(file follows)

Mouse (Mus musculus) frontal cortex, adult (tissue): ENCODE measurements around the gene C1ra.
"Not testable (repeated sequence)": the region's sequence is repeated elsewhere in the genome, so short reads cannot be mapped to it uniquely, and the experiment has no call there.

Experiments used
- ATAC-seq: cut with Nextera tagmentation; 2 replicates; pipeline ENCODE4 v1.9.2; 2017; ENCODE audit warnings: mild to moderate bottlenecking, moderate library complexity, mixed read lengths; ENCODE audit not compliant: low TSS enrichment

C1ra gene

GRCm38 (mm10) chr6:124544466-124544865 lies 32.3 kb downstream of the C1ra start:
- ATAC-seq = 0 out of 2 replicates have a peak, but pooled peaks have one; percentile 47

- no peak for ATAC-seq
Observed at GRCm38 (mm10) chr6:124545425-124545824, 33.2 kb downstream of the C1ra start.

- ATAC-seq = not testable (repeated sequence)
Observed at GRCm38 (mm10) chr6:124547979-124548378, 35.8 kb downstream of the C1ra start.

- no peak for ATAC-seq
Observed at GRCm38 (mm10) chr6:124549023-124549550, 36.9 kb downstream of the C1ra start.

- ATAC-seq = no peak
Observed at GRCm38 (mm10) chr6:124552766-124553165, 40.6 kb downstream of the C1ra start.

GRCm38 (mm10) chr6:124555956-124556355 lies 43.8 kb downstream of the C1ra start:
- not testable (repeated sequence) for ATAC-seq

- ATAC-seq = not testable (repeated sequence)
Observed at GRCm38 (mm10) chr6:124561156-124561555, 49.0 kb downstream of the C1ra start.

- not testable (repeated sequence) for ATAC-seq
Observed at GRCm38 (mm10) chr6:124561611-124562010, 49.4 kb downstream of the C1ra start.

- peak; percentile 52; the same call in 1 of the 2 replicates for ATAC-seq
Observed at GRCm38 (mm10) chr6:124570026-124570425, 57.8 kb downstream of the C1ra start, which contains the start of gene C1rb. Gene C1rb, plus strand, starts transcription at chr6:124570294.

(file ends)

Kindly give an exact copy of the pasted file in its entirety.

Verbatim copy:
Mouse (Mus musculus) frontal cortex, adult (tissue): ENCODE measurements around the gene C1ra.
"Not testable (repeated sequence)": the region's sequence is repeated elsewhere in the genome, so short reads cannot be mapped to it uniquely, and the experiment has no call there.

Experiments used
- ATAC-seq: cut with Nextera tagmentation; 2 replicates; pipeline ENCODE4 v1.9.2; 2017; ENCODE audit warnings: mild to moderate bottlenecking, moderate library complexity, mixed read lengths; ENCODE audit not compliant: low TSS enrichment

C1ra gene

GRCm38 (mm10) chr6:124544466-124544865 lies 32.3 kb downstream of the C1ra start:
- ATAC-seq = 0 out of 2 replicates have a peak, but pooled peaks have one; percentile 47

- no peak for ATAC-seq
Observed at GRCm38 (mm10) chr6:124545425-124545824, 33.2 kb downstream of the C1ra start.

- ATAC-seq = not testable (repeated sequence)
Observed at GRCm38 (mm10) chr6:124547979-124548378, 35.8 kb downstream of the C1ra start.

- no peak for ATAC-seq
Observed at GRCm38 (mm10) chr6:124549023-124549550, 36.9 kb downstream of the C1ra start.

- ATAC-seq = no peak
Observed at GRCm38 (mm10) chr6:124552766-124553165, 40.6 kb downstream of the C1ra start.

GRCm38 (mm10) chr6:124555956-124556355 lies 43.8 kb downstream of the C1ra start:
- not testable (repeated sequence) for ATAC-seq

- ATAC-seq = not testable (repeated sequence)
Observed at GRCm38 (mm10) chr6:124561156-124561555, 49.0 kb downstream of the C1ra start.

- not testable (repeated sequence) for ATAC-seq
Observed at GRCm38 (mm10) chr6:124561611-124562010, 49.4 kb downstream of the C1ra start.

- peak; percentile 52; the same call in 1 of the 2 replicates for ATAC-seq
Observed at GRCm38 (mm10) chr6:124570026-124570425, 57.8 kb downstream of the C1ra start, which contains the start of gene C1rb. Gene C1rb, plus strand, starts transcription at chr6:124570294.